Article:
At the close of business on Friday, global equities rose as improved US inflation data reinforced the notion that the US Federal Reserve’s tightening cycle has ended. The yield on the US 10-year Treasury note declined 13 basis points from last Friday to 4.46% while the price of a barrel of West Texas Intermediate crude oil fell $1.50 to $75.25. Volatility, as measured by the Cboe Volatility Index (VIX), fell to 13.8 from 15 a week ago.
CANADIAN ECONOMIC NEWS
Our central bank’s decision to keep its benchmark interest rate steady at five per cent as it continues to fight inflation was welcome news for many. But the effects of both higher interest rates and inflation on the tax system will be felt in the new year in at least a couple of ways based on recent economic data.
CRA’s prescribed interest rate will increase as of Jan. 1, 2024. The prescribed rate is set quarterly and is tied directly to the yield on Government of Canada three-month Treasury bills, but with a lag. We get six per cent for the new prescribed rate for the first quarter of 2024.
If you owe the CRA money, or if you’re late or deficient in one of your quarterly tax instalments, then the rate the CRA charges is a full four percentage points higher than the base rate. This puts the interest rate on tax debts, penalties, insufficient instalments, unpaid income tax, Canada Pension Plan contributions and employment insurance premiums at a whopping 10 percent come Jan. 1. Keep in mind that this interest is compounded daily and is not tax deductible.
The most recent CPI data showed a 3.8 percent increase over the past 12 months. We can then use this data to finalize the 2024 indexation factor, which should come in at 4.7 percent. By comparison, the 2023 indexation factor was 6.3 percent.
The silver lining in the latest inflationary number is that the TFSA limit for 2024 should go up to $7,000, an increase from the current 2023 limit of $6,500. For someone who has never contributed to a TFSA and has been a resident of Canada and at least 18 years of age since 2009, the total contribution room available in 2024 will rise to $95,000 from $88,000 in 2023.
US ECONOMIC NEWS
With just under 95% of the constituents of the S&P 500 Index having reported for Q3 2023, blended earnings per share show that earnings rose 4.3% compared to the same quarter a year ago. Sales growth is up 2.2% year over year.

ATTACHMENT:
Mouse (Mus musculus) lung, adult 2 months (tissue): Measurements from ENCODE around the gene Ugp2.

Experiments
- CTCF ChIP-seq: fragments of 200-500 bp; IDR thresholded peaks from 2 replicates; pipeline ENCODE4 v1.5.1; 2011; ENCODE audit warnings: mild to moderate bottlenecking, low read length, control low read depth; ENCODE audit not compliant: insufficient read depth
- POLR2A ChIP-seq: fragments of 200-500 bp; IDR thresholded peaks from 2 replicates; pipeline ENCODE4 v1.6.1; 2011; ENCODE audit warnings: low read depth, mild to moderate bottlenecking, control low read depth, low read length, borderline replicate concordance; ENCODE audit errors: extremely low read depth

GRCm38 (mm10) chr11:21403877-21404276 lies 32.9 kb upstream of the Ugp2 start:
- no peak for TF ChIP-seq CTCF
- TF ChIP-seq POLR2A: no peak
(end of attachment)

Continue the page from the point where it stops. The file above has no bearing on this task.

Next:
Consumer prices were unchanged from the month before and rose 3.2% year over year, down from 3.7% in October. The core rate, which excludes food and energy, rose 4% from a year ago, the lowest level since September 2021. Markets reacted jubilantly to the data with US 10-year Treasury yields falling around 20 basis points on the news and equities extending recent gains to more than 9% above the late-October lows as the odds of the US economy experiencing a soft landing increased. Investors abandoned bets that the Fed will hike one last time while pricing in early rate cuts. The chance of a rate cut in May jumped from 22% before the data to near 90% today. Contributing to the risk on market tone has been a significant loosening in financial conditions. In addition to higher stock prices and lower bond yields, the dollar weakened and credit spreads tightened.
The US Congress passed a continuing resolution on Wednesday funding parts of the government through mid-January and other departments through early February. The bill contained no spending cuts, nor did it include supplemental aid for Israel and Ukraine. Republican members of the House of Representatives allowed the bill to pass despite sizable opposition from within the GOP caucus rather than derailing newly elected Speaker Mike Johnson’s first major piece of legislation. Late last Friday, Moody’s cut its outlook on US government debt to negative from stable, citing deficits and political polarization.
EUROPEAN ECONOMIC NEWS
Industrial production in the euro zone posted its seventh straight monthly decline in September, falling 1.1%.
British Prime Minister Rishi Sunak reshuffled his cabinet this week, bringing former PM David Cameron back into the government as foreign secretary.
In October, the inflation rate in the UK fell to a two-year low of 4.6% year over year from 6.7% in September.
China’s home price decline deepened in October, with residential property prices slumping 0.38% in October, the most in eight years.
CHINA, EMERGING MARKETS and JAPAN ECONOMIC NEWS
Chinese President Xi Jinping and US President Joe Biden met on the sidelines of the APEC summit in San Francisco on Wednesday, their first face-to-face meeting in a year. The leaders agreed to resume military contracts, restart cooperation on choking off key ingredients for making fentanyl and open a dialogue on the risks posed by artificial intelligence. Xi told a group of American executives that he wants friendly relations with the US and has no interest in fighting either a cold or hot war. Attendees said they were surprised that Xi steered clear of discussing trade and investment.
China is considering providing at least ¥1 trillion in new low-cost loans to shore up the struggling property market. The People’s Bank of China would inject funds through policy banks in phases, with the money ultimately trickling down to households for home purchases, according to the report.
The Bank of Japan continues to lay the groundwork to exit its negative interest rate policy in early 2024 after a series of hawkish comments by Governor Kazuo Ueda.